Henderson also spoke on the issue of Title IX handlings and noted a difference between universities just doing enough to comply with federal guidelines and going beyond what is required to protect students.
“It is insufficient for us to be compliant; you have to look beyond that by asking what we are doing and what do we need to do, and we need to ask are we doing what we need to do to protect our students,” Henderson. “You have to be intolerant of violations of process, you establish an expectation that compliance is not negotiable.
Henderson followed Alexander in stressing that universities need to show empathy when it comes to their handling of Title IX cases.
“You ensure that your policy starts and ends with the students, not with the institution,” Henderson said. “We need to ensure that victims and claimants are treated with respect and empathy, and you have to have an apparatus that is truly advocating for that victim and that claimant.”
The coming fall semester, and how universities will treat it amid the ongoing COVID-19 pandemic, was brought up by the committee and Henderson ensured that safety will be his number one priority.
“So, absent a vaccine mandate, then we have to ensure that we have the safeguard and accommodations that reinforce the number one principle, which is the the safety of faculty, staff and students,” Henderson said. “We are going to create the safest environment.”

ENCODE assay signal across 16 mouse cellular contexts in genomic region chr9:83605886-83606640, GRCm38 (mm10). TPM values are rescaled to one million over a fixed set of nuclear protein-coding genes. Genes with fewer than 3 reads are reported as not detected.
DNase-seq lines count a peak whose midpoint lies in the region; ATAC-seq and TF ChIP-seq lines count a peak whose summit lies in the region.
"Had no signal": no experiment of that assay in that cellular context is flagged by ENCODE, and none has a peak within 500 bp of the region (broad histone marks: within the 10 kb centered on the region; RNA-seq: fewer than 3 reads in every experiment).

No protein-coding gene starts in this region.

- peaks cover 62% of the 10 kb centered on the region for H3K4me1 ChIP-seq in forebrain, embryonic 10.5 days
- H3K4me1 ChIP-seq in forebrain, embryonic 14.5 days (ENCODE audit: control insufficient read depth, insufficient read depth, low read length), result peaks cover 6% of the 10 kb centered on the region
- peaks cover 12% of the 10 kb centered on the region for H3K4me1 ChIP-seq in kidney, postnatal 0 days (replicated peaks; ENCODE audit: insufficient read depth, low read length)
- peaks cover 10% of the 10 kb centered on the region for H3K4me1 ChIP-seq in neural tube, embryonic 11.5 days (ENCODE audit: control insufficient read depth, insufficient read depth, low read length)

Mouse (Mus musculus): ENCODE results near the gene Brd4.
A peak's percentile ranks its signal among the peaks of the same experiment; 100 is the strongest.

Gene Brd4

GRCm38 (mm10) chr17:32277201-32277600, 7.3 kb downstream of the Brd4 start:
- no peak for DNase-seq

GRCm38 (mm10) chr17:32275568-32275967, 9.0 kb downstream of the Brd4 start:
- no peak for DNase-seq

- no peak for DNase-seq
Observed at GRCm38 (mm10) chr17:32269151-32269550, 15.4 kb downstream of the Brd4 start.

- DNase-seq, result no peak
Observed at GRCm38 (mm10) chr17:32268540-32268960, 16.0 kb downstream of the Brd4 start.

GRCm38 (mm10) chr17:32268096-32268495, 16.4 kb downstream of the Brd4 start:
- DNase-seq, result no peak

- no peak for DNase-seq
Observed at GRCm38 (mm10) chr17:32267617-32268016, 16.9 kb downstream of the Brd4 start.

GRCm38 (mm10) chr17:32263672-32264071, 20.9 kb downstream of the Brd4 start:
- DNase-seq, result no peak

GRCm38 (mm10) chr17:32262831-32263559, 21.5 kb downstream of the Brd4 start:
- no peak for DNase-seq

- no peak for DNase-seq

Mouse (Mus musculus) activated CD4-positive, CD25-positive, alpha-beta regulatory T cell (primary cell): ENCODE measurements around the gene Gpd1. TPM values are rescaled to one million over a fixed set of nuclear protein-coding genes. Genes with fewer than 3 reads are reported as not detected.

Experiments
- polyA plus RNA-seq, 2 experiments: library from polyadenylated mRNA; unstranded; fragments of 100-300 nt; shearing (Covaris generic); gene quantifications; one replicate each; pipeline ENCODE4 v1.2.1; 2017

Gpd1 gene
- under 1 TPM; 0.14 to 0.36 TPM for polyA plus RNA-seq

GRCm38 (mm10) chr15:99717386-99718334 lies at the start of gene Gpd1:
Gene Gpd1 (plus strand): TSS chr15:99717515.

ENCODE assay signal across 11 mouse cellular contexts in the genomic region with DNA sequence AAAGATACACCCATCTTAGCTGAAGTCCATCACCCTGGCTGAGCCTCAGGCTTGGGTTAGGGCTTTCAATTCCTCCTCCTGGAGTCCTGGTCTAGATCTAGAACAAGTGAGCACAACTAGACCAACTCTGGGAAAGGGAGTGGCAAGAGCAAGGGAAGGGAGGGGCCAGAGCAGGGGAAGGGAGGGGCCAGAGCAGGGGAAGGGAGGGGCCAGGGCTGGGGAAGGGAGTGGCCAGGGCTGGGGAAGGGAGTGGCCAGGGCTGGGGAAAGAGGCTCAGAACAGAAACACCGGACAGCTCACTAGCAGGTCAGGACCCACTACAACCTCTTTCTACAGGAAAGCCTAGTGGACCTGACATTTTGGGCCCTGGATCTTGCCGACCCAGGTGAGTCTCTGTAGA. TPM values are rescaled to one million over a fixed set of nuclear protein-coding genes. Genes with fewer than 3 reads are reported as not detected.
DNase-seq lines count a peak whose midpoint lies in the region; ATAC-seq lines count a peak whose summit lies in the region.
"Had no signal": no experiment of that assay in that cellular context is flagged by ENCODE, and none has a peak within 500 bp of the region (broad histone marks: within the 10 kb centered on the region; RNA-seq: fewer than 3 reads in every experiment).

The final candidate was Commissioner of Administration Jay Dardenne. When asked by the committee about the ongoing Title IX situation at the university and how he would protect students and staff, Dardenne made note that the issue of sexual assault is a cultural one that is prevalent all around the country
"These Title IX issues are very important and sensitive to me. It's unfortunate, but these problems are not unique to LSU,” Dardenne said. “It is a cultural issue. The culture needs to change, and needs to change, men more than women, that this not acceptable behavior, A university campus is where this needs to exemplified."
After informing the committee members on his past and current roles that could qualify him for the presidential position, Dardenne talked about his current leadership style that he has found to be most effective.
“From a leadership style, it is collaborative. I believe in listening more than talking. I believe in being proactive, not reactive, this is something that LSU currently to be cognizant of,” Dardenne said. "I lead by example; I like to get my hands dirty. I believe that’s a best thing a leader can do, especially on a college campus."
Dardenne, who was the University’s Student Government President in 1978, referenced his historic ties to LSU to the committee members before making a promise depending on if he is appointed president.
“I grew up with LSU in my blood and experience wise, I go back to my days at LSU as the student body president,” Dardenne said. “As I approach this job, I will conclude by telling you three things: I know what I do not do, I know that I do not have all the answers, and I know how important it is to listen to stakeholders. And if I am fortunate enough to be elected president, I will not let our university fail in any circumstance"